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Re: [Xen-devel] [PATCH 00/11] Alternate p2m: support multiple copies of host p2m

On 01/13/2015 11:01 AM, Andrew Cooper wrote:
> On 09/01/15 21:26, Ed White wrote:
>> This set of patches adds support to hvm domains for EPTP switching by 
>> creating
>> multiple copies of the host p2m (currently limited to 10 copies).
>> The primary use of this capability is expected to be in scenarios where 
>> access
>> to memory needs to be monitored and/or restricted below the level at which 
>> the
>> guest OS page tables operate. Two examples that were discussed at the 2014 
>> Xen
>> developer summit are:
>>     VM introspection: 
>>         http://www.slideshare.net/xen_com_mgr/
>>         zero-footprint-guest-memory-introspection-from-xen
>>     Secure inter-VM communication:
>>         http://www.slideshare.net/xen_com_mgr/nakajima-nvf
>> Each p2m copy is populated lazily on EPT violations, and only contains 
>> entries for
>> ram p2m types. Permissions for pages in alternate p2m's can be changed in a 
>> similar
>> way to the existing memory access interface, and gfn->mfn mappings can be 
>> changed.
>> All this is done through extra HVMOP types.
>> The cross-domain HVMOP code has been compile-tested only. Also, the 
>> cross-domain
>> code is hypervisor-only, the toolstack has not been modified.
>> The intra-domain code has been tested. Violation notifications can only be 
>> received
>> for pages that have been modified (access permissions and/or gfn->mfn 
>> mapping) 
>> intra-domain, and only on VCPU's that have enabled notification.
>> VMFUNC and #VE will both be emulated on hardware without native support.
>> This code is not compatible with nested hvm functionality and will refuse to 
>> work
>> with nested hvm active. It is also not compatible with migration. It should 
>> be
>> considered experimental.
> Having reviewed most of the series, I believe I now have a feeling for
> what you are trying to achieve, but I would like to discuss some of the
> design implications.
> The following is my understanding of the situation.  Please correct me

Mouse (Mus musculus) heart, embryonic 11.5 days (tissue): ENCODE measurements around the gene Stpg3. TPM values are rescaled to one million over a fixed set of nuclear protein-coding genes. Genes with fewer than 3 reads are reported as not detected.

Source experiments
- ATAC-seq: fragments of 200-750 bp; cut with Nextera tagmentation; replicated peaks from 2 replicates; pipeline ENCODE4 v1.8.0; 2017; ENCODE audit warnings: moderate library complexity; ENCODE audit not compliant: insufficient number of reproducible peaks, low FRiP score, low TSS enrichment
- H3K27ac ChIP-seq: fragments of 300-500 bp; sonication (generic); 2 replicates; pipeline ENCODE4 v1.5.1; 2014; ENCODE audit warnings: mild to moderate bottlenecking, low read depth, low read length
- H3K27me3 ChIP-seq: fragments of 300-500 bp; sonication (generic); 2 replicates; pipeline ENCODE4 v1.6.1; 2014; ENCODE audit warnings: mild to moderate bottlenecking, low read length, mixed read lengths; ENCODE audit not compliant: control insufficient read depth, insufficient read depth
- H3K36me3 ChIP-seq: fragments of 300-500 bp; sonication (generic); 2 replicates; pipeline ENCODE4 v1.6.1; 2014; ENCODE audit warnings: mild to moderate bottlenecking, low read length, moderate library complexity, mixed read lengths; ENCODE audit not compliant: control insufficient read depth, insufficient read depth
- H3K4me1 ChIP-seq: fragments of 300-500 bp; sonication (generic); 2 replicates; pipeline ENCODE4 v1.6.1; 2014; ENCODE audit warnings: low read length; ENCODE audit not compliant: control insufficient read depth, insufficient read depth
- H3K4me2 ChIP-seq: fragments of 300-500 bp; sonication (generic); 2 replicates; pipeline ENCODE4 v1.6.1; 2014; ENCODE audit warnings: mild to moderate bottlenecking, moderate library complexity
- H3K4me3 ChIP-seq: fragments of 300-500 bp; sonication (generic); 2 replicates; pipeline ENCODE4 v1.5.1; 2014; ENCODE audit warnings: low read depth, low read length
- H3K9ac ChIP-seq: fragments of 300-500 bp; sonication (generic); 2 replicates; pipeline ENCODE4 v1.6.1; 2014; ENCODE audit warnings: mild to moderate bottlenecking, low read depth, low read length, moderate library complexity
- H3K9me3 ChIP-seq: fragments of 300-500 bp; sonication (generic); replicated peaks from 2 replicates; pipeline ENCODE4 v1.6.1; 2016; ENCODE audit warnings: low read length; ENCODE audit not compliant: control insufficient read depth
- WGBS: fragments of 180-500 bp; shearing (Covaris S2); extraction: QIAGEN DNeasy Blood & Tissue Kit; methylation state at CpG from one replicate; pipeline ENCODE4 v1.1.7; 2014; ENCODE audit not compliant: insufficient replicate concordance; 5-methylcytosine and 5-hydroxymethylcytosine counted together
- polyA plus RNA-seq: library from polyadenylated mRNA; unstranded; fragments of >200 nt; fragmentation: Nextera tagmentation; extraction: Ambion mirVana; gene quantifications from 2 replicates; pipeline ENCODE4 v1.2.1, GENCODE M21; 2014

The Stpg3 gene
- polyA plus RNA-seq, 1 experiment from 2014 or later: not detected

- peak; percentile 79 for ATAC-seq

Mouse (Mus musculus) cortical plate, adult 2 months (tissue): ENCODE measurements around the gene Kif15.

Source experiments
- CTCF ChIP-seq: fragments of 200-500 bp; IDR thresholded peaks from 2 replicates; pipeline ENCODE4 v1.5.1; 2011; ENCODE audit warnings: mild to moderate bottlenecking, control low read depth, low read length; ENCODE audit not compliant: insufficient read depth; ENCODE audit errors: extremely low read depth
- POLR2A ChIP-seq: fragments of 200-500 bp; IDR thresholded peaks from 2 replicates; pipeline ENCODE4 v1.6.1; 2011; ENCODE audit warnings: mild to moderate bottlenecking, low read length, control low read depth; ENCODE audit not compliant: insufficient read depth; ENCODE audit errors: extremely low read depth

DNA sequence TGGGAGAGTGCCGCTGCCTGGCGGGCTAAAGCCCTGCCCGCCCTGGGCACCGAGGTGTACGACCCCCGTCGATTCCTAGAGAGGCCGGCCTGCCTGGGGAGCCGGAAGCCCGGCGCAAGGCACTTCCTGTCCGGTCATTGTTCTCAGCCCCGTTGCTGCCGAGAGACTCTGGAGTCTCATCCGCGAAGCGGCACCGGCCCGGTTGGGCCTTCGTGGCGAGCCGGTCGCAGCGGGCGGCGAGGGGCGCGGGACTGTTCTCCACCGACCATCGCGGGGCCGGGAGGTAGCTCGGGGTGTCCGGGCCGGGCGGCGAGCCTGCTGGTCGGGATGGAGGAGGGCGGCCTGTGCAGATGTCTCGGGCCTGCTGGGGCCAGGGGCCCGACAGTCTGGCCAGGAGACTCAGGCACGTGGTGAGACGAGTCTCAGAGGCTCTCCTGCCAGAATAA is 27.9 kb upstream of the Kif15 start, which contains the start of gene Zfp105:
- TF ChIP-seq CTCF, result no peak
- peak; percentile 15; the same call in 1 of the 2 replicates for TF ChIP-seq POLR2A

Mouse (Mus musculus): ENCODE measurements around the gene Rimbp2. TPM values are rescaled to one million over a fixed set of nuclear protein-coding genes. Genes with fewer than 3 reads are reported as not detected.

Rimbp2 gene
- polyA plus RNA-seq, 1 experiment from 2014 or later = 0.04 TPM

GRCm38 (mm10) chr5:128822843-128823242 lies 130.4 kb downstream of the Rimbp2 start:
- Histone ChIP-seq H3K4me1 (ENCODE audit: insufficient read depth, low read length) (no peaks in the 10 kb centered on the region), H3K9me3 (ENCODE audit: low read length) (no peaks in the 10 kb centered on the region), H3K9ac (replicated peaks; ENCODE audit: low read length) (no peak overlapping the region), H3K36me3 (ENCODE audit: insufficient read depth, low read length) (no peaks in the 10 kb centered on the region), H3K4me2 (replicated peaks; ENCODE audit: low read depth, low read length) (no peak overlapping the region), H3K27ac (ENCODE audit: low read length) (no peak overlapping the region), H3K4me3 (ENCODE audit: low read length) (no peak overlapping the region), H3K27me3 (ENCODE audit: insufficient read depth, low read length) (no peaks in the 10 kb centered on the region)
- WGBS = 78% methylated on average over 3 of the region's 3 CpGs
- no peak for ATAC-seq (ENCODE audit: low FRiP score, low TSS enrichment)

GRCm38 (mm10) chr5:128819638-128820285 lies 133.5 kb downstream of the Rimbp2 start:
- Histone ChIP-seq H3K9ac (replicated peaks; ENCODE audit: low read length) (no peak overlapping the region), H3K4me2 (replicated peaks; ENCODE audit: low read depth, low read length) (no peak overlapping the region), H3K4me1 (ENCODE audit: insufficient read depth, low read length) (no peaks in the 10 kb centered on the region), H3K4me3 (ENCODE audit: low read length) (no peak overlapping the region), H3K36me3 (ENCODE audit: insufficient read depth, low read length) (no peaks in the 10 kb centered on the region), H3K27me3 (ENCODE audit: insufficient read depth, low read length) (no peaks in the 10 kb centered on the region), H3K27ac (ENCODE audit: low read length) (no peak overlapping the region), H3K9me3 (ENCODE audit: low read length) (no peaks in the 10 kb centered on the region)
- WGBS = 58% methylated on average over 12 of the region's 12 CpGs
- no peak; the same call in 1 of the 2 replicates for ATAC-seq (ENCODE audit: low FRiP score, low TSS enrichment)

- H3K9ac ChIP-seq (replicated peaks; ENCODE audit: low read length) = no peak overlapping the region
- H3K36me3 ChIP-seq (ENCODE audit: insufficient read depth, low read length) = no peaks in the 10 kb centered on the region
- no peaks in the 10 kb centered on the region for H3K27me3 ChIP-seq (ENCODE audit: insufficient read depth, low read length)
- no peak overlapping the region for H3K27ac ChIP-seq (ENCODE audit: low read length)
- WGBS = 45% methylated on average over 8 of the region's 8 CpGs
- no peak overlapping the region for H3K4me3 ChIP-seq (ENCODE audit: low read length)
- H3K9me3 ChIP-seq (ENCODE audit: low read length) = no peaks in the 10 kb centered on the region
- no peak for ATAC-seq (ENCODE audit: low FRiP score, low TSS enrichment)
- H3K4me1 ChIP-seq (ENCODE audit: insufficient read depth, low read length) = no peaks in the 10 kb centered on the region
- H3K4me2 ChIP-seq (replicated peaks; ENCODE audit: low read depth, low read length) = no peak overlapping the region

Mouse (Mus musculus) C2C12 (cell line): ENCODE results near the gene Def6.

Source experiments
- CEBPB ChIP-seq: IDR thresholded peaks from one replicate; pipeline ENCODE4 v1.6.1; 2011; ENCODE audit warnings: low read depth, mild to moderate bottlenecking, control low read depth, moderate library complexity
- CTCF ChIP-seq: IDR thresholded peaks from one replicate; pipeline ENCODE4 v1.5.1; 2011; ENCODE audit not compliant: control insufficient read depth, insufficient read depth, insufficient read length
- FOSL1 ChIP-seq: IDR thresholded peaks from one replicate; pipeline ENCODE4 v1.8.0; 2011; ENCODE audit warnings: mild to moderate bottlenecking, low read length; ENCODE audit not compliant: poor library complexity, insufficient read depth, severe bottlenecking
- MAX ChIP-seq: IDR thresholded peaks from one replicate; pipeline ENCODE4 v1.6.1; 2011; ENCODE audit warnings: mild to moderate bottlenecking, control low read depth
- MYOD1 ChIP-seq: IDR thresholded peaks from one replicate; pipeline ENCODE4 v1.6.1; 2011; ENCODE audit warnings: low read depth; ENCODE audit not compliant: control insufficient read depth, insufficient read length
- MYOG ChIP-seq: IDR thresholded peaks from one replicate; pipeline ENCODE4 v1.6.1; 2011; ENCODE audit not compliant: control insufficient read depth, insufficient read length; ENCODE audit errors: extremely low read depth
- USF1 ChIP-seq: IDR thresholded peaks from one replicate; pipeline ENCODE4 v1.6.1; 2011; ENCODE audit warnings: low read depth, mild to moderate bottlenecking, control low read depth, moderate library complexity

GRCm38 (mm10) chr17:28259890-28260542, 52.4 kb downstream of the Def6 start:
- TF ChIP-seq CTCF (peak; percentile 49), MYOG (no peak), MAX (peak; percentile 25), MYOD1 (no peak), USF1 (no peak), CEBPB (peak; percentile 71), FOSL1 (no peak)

> if I have made a mistake.

Thanks for investing the time to do this. Maybe this first couple of days
would have gone more smoothly if something like this was in the cover letter.

With the exception of a couple of minor points, you are spot on.

> Currently, a domain has a single host p2m.  This contains the guest
> physical address mappings, and a combination of p2m types which are used
> by existing components to allow certain actions to happen.  All vcpus
> run with the same host p2m.
> A domain may have a number of nested p2ms (currently an arbitrary limit
> of 10).  These are used for nested-virt and are translated by the host
> p2m.  Vcpus in guest mode run under a nested p2m.
> This new altp2m infrastructure adds the ability to use a different set
> of tables in the place of the host p2m.  This, in practice, allows for
> different translations, different p2m types, different access permissions. 
> One usecase of alternate p2ms is to provide introspection information to
> out-of-guest entities (via the mem_event interface) or to in-guest
> entities (via #VE).
> Now for some observations and assumptions.
> It occurs to me that the altp2m mechanism is generic.  From the look of
> the series, it is mostly implemented in a generic way, which is great. 
> The only Intel specific bits appear to be the ept handling itself,
> 'vmfunc' instruction support and #VE injection to in-guest entities. 

That was my intention. I don't know enough about the state of AMD
virtualization to know if it can support these patches by emulating
vmfunc and #VE, but that was my target.

> I can't think of any reasonable case where the alternate p2m would want
> mappings different to the host p2m.  That is to say, an altp2m will map
> the same set of mfns to make a guest physical address space, but may
> differ in page permissions and possibly p2m types.

The set of mfn's is the same, but I do allow gfn->mfn mappings to be
modified under certain circumstances. One use of this is to point the
same VA to different physical pages (with different access permissions)
in different p2m's to hide memory changes.

> Given the above restriction, I believe a lot of the existing features
> can continue to work and coexist.  For generating mem_events, the
> permissions can be altered in the altp2m.  For injecting #VE, the altp2m
> type can change to the new p2m_ram_rw, so long as the host p2m type is
> compatible.  For both, a vmexit can occur.  Xen can do the appropriate
> action and also inject a #VE on its way back into the guest.
> One thing I have noticed while looking at the #VE stuff that EPT also
> supports A/D tracking, which might be quite a nice optimisation and
> forgo the need for p2m_ram_logdirty, but I think this should be treated
> as an orthogonal item.

This is far from my area of expertise, but I believe there is code in Xen
to use EPT D bits in migration.


> When shared ept/iommu is not in use, altp2m can safely be used by vcpus,
> as this will not interfere with the IOMMU permissions.
> Furthermore, I can't conceptually think of an issue against the idea of
> nestedp2m alternatives, following the same rule that the mapped mfns
> match up.  That should allow all existing nestedvirt infrastructure
> continue to work.
> Does the above look sensible, or have I overlooked something?
> ~Andrew

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